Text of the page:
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As the plant manager of a facility with a Self-Contained Compactor, you need to be conscious of how fully you pack your machine to avoid overweight compactor issues. You want to get the most out of your compactor to avoid “hauling air” while ensuring that you abide by the DOT weight regulations that your hauler needs to follow. Wet waste tends to be significantly heavier than dry waste, so a compactor that’s too full can cause problems like pricey overweight charges and may even interrupt your operations if the waste compactor is too heavy for a normal garbage truck to lift. To optimize your waste compaction ratio and avoid overweight compactor issues you should consider 3 things:

Compactor’s System Pressure

Most waste compactors assess fullness based on system pressure. When the waste compactor’s hydraulics reaches peak pressure, a pressure switch is activated. This informs the programmable logic controller (PLC) that the compactor is full. The PLC then shuts down the compactor until it is either reset or emptied. The manufacturer sets the compactor’s system pressure. This is set based on national averages along with what the machine’s hydraulic system and components can handle. You should never turn up a compactor’s system pressure, but there are instances where it makes sense to have your service provider turn it down. This is most common in cases where the material loaded into the compactor is especially dense and heavy. Examples of this would be meat waste from manufacturers or food waste from a grocery store . Lowering the system pressure would create a lower standard of fullness. This would shut down the compactor earlier and prevent overloading.

IMPORTANT: Your service provider is the only one certified to adjust your compactor’s system pressure. Never adjust this yourself.

Compactor’s Size

When you are using a Stationary Compactor to compact dry waste & recyclables, it might make sense for you to get the biggest container possible if you have the space for it. Items like general trash, cardboard, and plastic are fairly light making it unlikely that they would cause overweight issues. It’s a different story with Self-Contained Compactors. When you are dealing with wet waste like meat or other materials with high liquid content, you need to be conscious of weight. Bigger isn’t always better. If you are constantly encountering overweight fines from your hauler then it might make sense for you to downsize your compactor to stay within regulation.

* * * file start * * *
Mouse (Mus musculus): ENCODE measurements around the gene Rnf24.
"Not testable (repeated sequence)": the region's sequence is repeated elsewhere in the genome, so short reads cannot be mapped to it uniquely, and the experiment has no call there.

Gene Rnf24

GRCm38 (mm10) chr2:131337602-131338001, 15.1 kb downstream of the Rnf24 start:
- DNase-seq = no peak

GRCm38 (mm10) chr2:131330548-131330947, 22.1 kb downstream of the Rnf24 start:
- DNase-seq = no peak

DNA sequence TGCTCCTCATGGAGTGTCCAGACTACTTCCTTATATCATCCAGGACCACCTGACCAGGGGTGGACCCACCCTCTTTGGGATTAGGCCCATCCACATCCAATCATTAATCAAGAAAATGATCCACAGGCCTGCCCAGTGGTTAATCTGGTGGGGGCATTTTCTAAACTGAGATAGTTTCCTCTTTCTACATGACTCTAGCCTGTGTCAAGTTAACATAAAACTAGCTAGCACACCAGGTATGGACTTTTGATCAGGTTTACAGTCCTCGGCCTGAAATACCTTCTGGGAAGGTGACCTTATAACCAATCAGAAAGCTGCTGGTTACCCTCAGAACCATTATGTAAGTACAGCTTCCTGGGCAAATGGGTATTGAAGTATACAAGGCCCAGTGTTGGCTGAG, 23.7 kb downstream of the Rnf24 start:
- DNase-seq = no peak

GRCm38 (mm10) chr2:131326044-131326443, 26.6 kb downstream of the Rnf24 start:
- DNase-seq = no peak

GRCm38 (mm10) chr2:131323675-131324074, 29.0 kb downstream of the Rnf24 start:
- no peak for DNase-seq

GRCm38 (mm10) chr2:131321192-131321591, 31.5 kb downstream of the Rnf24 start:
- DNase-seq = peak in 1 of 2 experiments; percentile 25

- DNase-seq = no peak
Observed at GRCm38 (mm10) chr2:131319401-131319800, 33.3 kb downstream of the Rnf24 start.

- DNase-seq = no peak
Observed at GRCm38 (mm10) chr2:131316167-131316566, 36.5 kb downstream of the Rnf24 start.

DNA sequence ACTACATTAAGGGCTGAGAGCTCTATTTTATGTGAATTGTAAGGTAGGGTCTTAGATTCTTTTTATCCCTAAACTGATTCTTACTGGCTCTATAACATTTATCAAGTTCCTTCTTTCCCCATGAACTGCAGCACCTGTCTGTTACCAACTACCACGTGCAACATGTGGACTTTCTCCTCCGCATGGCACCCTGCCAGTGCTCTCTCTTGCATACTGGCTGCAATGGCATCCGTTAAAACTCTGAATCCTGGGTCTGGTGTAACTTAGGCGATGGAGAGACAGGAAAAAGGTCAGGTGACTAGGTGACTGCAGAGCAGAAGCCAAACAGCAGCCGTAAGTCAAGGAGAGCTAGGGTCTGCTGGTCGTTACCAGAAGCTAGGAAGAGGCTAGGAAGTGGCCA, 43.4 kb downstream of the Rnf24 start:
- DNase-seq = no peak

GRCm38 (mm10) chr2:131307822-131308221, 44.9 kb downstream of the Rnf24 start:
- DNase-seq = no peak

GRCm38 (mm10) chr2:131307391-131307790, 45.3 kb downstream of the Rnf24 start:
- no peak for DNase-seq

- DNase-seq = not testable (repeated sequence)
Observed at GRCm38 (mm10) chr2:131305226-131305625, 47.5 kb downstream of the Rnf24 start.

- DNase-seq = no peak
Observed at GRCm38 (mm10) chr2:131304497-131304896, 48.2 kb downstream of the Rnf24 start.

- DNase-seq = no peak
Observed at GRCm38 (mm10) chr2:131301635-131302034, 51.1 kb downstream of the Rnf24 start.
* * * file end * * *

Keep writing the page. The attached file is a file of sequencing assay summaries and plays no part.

Utilizing a Compactor Fullness Monitoring System

Put simply, a compactor fullness monitoring system gives you more insight into the fullness of your compactor. You can tell how full the waste compactor is by the percentage from your smartphone. This allows you to better optimize your pick-up schedule. It keeps your hauler from picking up your compactor too frequently while also preventing you from encountering overweight issues.

Avoiding overweight compactor issues is an important part of running an efficient waste-handling program. Ensure you stay in compliance by following the above suggestions under the guidance of a compactor professional. That’s where we come in. As waste compactor experts, we can help you make the right decision on all of the above considerations. Utilizing our services for your waste compactor needs will allow you to optimize your compaction ratio while preventing you from experiencing costly overweight issues.  Keep your operations running smoothly.

Contact us today!